In "Against types," Drake
Bennett discusses the
spread of personality
testing into the courtroom,
the workplace, even online
dating services. Do tests
like the Myers-Briggs and
the Minnesota Multiphasic
give us useful insights
into our ourselves, or do
they give a dangerously
and unfair picture? Should
and other organizations
continue to rely on them?
I find the article inflammatory and extremely broad brush. Please consider what you are asking people to answer - - - akin to asking do you like black or white when maybe the truth is I like gray. I think that Myers-Briggs is simply another tool that can help us to communicate. I do believe, especially under differing situations, that how an idea is presented has significant impact in how it is received. I believe it will be received differently by different individuals, many times not based on content, but on style. One comment, please, on Steven Reiss regarding MB and Jung - - - "So it's based on bad science, but it actually works". I think that is a highly intuitive response (I'm an ENFP with strong intuition), but it sounds like a back handed slap to Jung and I wonder why. I find Carl Jung to be extremely thoughtful.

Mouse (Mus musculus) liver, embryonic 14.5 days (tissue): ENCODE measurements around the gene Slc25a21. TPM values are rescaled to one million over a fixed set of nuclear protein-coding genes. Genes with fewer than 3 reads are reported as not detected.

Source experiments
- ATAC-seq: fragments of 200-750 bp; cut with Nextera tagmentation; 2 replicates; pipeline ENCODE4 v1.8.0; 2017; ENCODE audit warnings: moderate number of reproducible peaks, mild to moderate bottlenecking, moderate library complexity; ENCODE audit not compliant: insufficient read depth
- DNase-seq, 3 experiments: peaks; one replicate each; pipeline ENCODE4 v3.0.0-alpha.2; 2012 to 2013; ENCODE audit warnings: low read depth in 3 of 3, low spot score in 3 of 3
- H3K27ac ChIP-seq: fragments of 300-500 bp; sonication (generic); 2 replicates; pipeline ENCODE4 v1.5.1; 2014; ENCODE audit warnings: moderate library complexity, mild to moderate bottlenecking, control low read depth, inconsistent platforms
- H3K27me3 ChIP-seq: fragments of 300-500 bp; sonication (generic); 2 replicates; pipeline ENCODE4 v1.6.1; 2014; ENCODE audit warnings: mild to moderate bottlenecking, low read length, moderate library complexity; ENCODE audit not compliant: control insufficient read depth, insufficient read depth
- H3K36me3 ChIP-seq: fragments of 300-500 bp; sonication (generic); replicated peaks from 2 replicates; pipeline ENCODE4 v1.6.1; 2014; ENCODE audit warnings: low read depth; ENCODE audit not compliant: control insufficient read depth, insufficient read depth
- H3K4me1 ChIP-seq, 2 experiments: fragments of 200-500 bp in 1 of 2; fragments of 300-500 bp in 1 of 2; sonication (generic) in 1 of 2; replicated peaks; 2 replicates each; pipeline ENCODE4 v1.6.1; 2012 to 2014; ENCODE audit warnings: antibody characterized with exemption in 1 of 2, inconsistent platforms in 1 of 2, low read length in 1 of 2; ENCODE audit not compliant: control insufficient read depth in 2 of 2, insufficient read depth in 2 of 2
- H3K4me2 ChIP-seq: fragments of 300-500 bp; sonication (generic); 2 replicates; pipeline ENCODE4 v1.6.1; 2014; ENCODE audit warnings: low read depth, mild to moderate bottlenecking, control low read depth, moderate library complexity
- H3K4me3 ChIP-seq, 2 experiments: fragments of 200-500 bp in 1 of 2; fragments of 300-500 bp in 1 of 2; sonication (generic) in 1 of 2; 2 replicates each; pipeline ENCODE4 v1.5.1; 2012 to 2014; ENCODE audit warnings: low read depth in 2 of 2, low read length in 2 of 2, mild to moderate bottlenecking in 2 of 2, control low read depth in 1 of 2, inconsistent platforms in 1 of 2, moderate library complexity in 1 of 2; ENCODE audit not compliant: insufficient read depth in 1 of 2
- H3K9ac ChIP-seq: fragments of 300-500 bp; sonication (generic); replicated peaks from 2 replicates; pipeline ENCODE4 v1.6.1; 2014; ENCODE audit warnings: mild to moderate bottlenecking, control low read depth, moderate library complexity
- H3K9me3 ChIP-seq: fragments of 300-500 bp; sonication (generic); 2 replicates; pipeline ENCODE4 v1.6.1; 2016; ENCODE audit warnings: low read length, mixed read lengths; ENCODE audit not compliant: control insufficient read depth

I work with parents who are are in custody and visitation disputes. The use of these tests determine who will have custody, the abusive parent, or the one struggling to protect the child. The Family Court Judge will order the parent trying to protect the child to have the tests performed by a professional paid by the abusive parent, yielding a biased interpretation. The protective parent then faces an uphill struggle to protect the child from judicial orders for the abusive parent to have unsupervised visitation and eventual full custody as the protective parent fights to protect the child. For the judge has used Richard Gardner's defunct "Parental Alienation Syndrome" to remove and place the child with the abusive parent.
No, they're absolutly silly. What they to do is provide revenue for the companies that administer these tests. Also, they give people something else to talk about besides the zodiac when it comes to figuring out what type of person you are. If you buy this stuff then you are a sucker.
Using any tool to the exclusion of other evaluative measures runs the risk of making assumptions based on partial data. Although one's personality may be static to a great extent environmental factors do influence known strengths and weaknesses. Used as a guide, personality tests have the ability to give information to individuals that if kept in perspective could maximize strengths and minimize weaknesses. PTs should never be used to pigeonhole individuals into cemented groups.
Denise, Winthrop Maine